The Antitrust Laws of the United States of America: A Study of Competition Enforced by Law

By A. D. Neale | Go to book overview

FOREWORD

The institution of antitrust in the United States has long been regarded as peculiarly a native product, like our popular music. Strangers to our culture, exposed to the gyrations and massive impact of antitrust, have generally responded with bewilderment and disbelief. At most, they have dimly perceived the shape and power of antitrust. They have seen it as a remarkable compound of law, economic philosophy, cultural commitment and social religion. But the mechanics and the dynamics of this peculiar institution have been largely beyond the ken of the foreigner.

A. D. Neale, a British civil servant, is the exception to this generality. He has mastered the strange language of this peculiar American institution, and he has penetrated to the heart of its meaning. His purpose in studying American antitrust was to write an account of its actual working for the benefit of British businessmen and lawyers, but his accomplishment surpasses this objective. He has set down a solid analysis and a highly perceptive evaluation of American antitrust from which Americans themselves will derive much profit.

I know of no other single volume which covers the entire field of antitrust so comprehensively and so well. In about 500 pages, Mr Neale sharply analyses the case law and the statutes in each area of antitrust. He has an instinct for the jugular of a case. He senses the difference between a ripple and a current in the vast stream of the law, and he is able, with remarkable sensitivity, to trace the particulars of antitrust development to their abiding source: to America's 'distrust of all sources of unchecked power'; to our ambivalent attitude towards 'big business', which he aptly sums up as our 'romantic view of the achievements and efficiency of large industrial organizations', coupled with our 'suspicious view of their power'.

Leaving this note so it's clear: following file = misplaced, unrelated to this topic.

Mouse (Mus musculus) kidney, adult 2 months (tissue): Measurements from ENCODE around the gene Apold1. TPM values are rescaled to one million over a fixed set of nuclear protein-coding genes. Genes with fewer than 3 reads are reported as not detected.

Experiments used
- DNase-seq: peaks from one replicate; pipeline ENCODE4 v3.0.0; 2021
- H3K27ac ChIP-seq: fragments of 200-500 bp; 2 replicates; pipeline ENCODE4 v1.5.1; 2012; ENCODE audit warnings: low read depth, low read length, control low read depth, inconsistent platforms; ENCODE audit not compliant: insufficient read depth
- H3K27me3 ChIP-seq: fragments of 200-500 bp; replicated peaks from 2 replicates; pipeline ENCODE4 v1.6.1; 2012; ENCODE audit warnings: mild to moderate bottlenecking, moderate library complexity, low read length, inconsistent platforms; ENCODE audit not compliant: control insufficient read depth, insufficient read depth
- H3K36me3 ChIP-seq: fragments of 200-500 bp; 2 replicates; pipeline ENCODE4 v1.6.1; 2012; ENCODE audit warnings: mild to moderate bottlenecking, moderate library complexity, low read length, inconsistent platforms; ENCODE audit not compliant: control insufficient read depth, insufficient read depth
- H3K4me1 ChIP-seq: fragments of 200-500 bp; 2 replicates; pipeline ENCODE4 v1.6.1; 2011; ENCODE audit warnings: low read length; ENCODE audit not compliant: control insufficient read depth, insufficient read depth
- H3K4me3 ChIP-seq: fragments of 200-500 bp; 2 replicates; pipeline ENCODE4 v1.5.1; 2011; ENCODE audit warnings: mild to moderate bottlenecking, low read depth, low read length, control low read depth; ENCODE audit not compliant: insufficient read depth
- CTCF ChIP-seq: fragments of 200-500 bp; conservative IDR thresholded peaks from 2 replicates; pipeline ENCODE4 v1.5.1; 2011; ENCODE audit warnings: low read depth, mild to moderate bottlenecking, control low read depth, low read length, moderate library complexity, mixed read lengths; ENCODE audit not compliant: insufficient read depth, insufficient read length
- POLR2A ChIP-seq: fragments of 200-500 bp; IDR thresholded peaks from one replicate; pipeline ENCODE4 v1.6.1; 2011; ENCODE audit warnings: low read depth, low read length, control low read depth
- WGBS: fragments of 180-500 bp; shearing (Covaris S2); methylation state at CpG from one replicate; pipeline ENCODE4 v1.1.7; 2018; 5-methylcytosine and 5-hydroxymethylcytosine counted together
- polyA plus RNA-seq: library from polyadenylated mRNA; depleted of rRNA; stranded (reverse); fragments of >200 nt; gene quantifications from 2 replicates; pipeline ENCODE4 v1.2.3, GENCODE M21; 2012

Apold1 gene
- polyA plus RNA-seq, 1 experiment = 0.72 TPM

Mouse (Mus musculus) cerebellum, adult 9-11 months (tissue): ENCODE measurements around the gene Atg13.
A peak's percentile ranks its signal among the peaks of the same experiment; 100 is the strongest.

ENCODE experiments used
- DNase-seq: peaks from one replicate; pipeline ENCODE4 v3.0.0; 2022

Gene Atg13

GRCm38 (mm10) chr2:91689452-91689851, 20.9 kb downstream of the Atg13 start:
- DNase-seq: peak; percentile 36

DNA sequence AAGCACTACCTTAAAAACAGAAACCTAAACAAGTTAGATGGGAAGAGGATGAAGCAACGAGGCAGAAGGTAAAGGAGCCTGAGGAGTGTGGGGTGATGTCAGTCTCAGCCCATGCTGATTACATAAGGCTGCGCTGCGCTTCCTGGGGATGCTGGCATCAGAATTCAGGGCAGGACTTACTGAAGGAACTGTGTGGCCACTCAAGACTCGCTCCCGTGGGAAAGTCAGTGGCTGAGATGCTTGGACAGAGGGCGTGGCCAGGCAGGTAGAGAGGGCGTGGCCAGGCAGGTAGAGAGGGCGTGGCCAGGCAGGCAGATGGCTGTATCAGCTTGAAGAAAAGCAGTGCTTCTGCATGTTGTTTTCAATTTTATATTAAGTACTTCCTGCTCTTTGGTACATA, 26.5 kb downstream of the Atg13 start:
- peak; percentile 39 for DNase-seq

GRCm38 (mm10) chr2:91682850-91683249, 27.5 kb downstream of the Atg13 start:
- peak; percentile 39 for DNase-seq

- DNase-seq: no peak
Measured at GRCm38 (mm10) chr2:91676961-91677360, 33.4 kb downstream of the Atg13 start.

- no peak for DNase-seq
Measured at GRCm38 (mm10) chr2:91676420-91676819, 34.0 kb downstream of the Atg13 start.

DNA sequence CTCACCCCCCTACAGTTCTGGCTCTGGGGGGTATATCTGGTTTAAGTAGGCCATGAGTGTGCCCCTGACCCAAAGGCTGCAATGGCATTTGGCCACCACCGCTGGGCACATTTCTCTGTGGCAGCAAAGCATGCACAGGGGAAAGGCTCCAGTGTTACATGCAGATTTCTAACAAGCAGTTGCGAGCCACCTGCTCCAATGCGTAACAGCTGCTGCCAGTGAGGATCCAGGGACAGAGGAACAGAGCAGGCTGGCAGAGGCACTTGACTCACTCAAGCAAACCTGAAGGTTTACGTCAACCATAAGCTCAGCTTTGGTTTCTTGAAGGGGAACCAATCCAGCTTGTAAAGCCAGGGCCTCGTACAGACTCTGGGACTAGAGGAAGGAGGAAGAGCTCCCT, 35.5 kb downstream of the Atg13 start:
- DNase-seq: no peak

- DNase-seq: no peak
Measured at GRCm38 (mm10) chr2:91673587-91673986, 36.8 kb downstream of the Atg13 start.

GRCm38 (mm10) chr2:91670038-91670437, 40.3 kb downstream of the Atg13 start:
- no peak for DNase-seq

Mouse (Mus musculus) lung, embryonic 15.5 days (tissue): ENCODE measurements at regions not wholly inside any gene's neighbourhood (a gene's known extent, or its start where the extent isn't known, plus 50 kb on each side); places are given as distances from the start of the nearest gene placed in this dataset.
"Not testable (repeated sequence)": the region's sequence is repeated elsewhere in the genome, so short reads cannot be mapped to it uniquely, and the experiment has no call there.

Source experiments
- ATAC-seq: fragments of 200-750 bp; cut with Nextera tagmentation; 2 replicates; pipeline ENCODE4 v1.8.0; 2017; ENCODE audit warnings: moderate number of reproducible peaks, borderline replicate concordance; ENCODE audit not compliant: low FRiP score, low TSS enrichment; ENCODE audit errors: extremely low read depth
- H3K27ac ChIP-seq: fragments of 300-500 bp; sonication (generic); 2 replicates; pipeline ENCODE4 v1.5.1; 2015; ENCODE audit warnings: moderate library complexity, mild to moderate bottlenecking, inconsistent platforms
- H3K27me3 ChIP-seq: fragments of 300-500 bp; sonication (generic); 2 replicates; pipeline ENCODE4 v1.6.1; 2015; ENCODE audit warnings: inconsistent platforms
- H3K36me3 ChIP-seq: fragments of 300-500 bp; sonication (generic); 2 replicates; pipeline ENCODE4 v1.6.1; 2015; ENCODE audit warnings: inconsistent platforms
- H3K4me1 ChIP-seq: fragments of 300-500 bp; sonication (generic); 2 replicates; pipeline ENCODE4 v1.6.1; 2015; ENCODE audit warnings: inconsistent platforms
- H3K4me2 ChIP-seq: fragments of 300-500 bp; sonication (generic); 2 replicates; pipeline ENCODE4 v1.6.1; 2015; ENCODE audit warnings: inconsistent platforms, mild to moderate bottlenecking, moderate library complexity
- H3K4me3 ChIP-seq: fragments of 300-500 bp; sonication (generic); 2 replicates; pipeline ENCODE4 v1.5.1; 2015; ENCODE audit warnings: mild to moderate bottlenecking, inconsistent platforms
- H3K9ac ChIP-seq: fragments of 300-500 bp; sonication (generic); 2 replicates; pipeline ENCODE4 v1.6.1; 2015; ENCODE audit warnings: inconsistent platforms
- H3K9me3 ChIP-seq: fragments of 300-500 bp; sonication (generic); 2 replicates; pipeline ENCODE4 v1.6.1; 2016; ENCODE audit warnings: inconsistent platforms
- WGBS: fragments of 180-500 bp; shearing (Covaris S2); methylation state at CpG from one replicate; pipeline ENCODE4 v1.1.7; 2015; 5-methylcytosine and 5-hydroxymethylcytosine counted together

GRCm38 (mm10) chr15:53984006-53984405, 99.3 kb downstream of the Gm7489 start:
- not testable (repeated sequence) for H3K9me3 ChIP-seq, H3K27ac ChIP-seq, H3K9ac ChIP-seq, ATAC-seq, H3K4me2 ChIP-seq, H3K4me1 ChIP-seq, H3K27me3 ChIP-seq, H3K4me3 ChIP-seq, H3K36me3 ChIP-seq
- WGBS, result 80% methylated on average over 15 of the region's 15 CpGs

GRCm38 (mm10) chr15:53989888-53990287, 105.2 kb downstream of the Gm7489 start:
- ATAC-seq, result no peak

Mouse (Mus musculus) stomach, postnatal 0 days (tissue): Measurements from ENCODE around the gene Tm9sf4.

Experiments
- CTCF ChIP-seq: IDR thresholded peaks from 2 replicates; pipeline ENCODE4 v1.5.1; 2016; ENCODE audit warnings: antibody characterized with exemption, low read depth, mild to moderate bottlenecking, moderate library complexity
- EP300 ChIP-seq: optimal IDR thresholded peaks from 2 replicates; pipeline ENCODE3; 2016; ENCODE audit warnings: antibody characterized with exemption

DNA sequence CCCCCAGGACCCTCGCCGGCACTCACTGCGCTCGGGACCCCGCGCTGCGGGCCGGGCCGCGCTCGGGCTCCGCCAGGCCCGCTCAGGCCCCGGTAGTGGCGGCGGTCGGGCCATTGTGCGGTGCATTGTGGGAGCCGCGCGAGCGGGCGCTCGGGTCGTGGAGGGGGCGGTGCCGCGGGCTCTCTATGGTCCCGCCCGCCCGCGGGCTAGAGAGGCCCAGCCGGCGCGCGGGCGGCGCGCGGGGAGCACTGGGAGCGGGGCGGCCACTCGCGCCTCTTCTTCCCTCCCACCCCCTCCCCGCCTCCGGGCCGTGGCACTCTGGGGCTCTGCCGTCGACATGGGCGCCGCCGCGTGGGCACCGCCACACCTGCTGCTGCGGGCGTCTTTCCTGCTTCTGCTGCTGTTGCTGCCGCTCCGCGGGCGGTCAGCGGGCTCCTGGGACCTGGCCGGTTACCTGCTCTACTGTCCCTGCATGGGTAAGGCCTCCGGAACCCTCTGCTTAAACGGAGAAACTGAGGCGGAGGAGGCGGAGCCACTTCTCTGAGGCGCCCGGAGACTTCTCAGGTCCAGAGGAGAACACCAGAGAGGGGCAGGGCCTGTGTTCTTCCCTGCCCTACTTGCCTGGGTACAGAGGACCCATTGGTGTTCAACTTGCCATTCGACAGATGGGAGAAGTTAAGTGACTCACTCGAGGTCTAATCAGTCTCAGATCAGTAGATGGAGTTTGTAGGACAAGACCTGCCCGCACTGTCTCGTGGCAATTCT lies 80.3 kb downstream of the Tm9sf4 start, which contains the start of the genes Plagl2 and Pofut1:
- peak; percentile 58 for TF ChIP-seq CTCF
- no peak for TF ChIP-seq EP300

Antitrust in the United States is not, in the conventional sense, a set of laws by which men may guide their conduct. It is rather a general, sometimes conflicting, statement of articles of faith and economic philosophy, which takes specific form as the courts and governmental agencies apply its generalities to the facts of individual cases in the economic and ideological setting of the time. It is for this reason that both knowledge of past decisions and a sense of the animating theory of

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